Magazine article Washington Report on Middle East Affairs

Student Travel to the Middle East

Magazine article Washington Report on Middle East Affairs

Student Travel to the Middle East

Article excerpt

Student Travel to the Middle East

At a time when politics and culture in the Middle East are badly misunderstood in the United States, it is heartening to report that many groups are traveling to the area to see it for themselves. Students from Sherwood High School in Montgomery County, Maryland, traveled to Egypt for 10 days in April, where they were the guests of students at the Cairo International School. The Sherwood School specializes in world cultures, so the excursion was a natural extension and enhancement of the students' school program.

Mrs. Mimi Hassanein, a parent volunteer in the system, facilitated the arrangements with the Egyptian hosts. This very successful trip was the second made by students in the school, and served to arouse further interest in Egyptian history and culture. The students made many friends, and will continue their friendships through phone and e-mail contact.

The students enjoyed visiting the pyramids and the Valley of the Kings in Luxor. One group of students took many photos and will be making a report soon at the high school. Students developed a new attitude toward Islam, and saw how the religion is connected to the society, according to Mrs. Hassanein. Included in the group were high school faculty and the superintendant of schools. Others interested in developing such a program in Egypt for schools in their area should contact Mrs. Hassanein at (301) 774-5388.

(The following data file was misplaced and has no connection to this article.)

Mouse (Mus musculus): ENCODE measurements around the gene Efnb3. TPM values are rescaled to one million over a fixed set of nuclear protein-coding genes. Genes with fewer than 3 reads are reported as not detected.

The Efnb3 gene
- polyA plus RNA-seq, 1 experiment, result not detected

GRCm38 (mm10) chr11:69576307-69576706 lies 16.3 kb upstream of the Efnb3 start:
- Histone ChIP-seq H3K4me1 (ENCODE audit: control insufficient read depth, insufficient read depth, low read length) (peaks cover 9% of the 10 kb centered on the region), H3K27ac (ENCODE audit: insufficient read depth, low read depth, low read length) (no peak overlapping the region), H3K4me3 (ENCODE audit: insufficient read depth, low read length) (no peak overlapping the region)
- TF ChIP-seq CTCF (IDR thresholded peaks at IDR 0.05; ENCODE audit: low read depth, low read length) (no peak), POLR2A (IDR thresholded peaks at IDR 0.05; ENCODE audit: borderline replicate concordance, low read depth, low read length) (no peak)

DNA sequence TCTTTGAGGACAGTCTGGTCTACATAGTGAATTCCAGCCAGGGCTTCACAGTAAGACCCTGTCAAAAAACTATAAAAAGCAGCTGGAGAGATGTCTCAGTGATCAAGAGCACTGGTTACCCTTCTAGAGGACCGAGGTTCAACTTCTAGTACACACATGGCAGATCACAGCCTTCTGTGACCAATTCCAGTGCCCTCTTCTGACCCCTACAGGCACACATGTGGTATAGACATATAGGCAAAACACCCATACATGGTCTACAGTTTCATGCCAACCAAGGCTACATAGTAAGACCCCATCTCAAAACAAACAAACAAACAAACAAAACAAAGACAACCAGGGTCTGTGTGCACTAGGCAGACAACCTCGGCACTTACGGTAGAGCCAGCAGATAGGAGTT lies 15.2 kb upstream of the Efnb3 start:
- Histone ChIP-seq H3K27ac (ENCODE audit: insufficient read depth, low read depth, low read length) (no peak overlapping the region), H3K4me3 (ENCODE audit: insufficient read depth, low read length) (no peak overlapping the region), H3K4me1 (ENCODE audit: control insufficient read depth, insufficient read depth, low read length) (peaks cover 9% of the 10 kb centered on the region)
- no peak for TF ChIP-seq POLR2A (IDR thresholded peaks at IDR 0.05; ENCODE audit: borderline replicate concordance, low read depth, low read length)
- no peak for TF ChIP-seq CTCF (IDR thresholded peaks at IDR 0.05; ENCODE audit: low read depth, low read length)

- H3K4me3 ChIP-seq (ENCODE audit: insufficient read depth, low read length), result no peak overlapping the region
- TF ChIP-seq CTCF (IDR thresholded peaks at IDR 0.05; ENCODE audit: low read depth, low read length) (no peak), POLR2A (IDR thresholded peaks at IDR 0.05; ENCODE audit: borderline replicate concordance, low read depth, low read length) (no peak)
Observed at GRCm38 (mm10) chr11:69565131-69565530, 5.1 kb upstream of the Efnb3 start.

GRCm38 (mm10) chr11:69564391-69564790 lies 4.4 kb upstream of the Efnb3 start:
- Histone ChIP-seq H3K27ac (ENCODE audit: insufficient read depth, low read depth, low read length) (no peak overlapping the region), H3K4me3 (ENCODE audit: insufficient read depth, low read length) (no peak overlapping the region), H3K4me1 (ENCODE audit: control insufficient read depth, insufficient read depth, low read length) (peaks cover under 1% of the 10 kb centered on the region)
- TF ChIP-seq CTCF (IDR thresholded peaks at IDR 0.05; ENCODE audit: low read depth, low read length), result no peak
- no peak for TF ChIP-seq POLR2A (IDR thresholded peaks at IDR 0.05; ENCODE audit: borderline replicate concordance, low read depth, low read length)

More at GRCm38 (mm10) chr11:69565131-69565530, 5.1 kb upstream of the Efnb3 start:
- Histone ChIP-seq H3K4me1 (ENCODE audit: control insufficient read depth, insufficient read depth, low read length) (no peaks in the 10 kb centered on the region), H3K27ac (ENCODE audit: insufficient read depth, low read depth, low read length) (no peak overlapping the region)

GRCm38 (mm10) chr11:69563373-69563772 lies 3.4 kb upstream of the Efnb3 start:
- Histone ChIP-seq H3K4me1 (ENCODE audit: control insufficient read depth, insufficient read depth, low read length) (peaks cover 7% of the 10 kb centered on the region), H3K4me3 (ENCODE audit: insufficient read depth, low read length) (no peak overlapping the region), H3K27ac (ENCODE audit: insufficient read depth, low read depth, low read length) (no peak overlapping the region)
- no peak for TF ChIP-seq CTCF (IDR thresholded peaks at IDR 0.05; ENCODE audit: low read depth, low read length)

Summer Language Programs

A language program for students entering grades 9-12 will be offered by Northfield Mount Hermon (MA) School July 2Aug. 13 in Egypt for students wishing to learn Arabic and in Israel for students wishing to learn Hebrew. The plan for this first summer is for three hours of instruction six mornings a week, two hours of computer lab, and structured evening study sessions. In the summer of 1998, successful students may apply for phase II, a total-immersion experience at the American University in Cairo in Egypt or in Jerusalem. Included are visits to ancient historical and cultural sites and to local markets where students may hone their language skills. For further information, contact the director, Dr. Mohammed Jiyad, 82 Ripley Road, Montague, MA 01351; phone (413) 367-9423; e-mail

College students across the United States will have the opportunity to study in Aleppo, Syria for six weeks this summer, under the auspices of the National Council on U.S.- Arab Relations. According to Professor Ron Stockton, who has escorted groups in the past and will this year be the faculty escort for the Summer in Syria program, the American students are usually astounded at how friendly the Syrian people are.

Each student has many pressing invitations to come to a Syrian home for a meal. Students are also surprised at the depth of Syrian culture. They enjoy visiting the historic mosques, churches and palaces. They also are amazed at the existence of a large and diverse Christian community, particularly in the Aleppo area. Students also hear personal stories and gain perspectives that they have never heard before, such as the Syrian view of the Golan Heights issue. The students also get a chance to meet with the former occupants of the Golan Heights, now refugees in Syria. Students found Aleppo to be an ancient and friendly city, with a large university of over 100,000 students. In the course of their study, students also visit Palmyra, the ancient city in the desert; San Simeon, where a Christian saint sat on a pillar for 40 years; the Golan area; and Damascus. In both Aleppo and Damascus, the students like to visit the souqs and practice Arabic and bargaining techniques.

According to Stockton, the college students are carefully chosen and are academically excellent. They have shown an interest in international affairs before the trip, although few of them know the Middle East in depth before they travel. In the last 10 years, there has been a delegation of at least 10 people in each group. …

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